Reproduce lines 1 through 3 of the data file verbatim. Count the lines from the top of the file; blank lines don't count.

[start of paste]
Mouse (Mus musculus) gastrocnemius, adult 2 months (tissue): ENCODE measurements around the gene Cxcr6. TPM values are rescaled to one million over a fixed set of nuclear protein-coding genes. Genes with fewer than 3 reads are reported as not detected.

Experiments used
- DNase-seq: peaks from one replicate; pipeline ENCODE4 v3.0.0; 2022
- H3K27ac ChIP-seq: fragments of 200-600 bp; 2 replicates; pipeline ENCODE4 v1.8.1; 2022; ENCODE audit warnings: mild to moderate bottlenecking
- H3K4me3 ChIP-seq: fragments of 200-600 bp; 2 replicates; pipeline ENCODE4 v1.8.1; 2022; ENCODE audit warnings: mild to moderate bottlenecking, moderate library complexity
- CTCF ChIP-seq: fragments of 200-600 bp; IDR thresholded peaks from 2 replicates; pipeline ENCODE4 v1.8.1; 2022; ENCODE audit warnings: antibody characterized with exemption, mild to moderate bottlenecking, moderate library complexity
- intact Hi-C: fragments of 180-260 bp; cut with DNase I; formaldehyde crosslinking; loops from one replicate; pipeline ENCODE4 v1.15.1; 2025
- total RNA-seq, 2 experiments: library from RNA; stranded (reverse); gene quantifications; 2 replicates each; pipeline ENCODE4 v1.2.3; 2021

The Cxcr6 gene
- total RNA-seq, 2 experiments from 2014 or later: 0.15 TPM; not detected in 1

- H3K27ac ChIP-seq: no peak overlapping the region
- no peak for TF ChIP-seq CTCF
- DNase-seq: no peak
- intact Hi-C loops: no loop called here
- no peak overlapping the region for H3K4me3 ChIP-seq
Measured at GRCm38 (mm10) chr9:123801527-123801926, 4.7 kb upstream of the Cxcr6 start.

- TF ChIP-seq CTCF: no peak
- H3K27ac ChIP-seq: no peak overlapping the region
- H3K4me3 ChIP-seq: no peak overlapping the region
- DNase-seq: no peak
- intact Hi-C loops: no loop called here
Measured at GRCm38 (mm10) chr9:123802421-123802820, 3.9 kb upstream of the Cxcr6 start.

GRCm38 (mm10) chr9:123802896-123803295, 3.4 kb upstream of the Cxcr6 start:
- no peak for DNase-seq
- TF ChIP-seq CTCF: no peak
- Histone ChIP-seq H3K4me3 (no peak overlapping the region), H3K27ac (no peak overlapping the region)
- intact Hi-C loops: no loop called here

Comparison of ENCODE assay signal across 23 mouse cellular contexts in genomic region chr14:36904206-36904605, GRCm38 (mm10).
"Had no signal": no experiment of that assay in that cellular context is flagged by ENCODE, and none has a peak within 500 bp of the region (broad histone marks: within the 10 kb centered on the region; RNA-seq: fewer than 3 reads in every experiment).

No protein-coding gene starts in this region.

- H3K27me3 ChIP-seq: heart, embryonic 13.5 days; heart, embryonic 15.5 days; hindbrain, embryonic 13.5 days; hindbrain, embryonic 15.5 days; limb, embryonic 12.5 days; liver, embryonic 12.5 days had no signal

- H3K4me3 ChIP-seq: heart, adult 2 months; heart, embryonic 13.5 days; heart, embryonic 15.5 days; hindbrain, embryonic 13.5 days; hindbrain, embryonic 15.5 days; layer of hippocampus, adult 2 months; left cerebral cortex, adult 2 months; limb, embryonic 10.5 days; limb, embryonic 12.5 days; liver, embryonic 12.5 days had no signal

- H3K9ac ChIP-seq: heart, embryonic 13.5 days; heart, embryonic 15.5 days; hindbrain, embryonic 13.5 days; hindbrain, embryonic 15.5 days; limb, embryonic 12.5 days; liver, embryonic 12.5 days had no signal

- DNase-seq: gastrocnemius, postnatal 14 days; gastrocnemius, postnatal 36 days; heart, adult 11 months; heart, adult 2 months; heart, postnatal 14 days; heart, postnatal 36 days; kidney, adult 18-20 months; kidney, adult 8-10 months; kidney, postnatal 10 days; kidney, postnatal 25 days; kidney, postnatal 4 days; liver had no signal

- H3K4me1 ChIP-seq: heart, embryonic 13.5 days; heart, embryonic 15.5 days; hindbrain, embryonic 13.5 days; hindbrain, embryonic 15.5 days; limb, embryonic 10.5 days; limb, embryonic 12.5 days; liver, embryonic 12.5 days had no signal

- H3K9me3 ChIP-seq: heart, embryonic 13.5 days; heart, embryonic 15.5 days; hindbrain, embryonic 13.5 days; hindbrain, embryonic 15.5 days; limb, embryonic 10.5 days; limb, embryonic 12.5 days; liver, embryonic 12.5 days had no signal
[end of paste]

Mouse (Mus musculus) gastrocnemius, adult 2 months (tissue): ENCODE measurements around the gene Cxcr6. TPM values are rescaled to one million over a fixed set of nuclear protein-coding genes. Genes with fewer than 3 reads are reported as not detected.

Experiments used
- DNase-seq: peaks from one replicate; pipeline ENCODE4 v3.0.0; 2022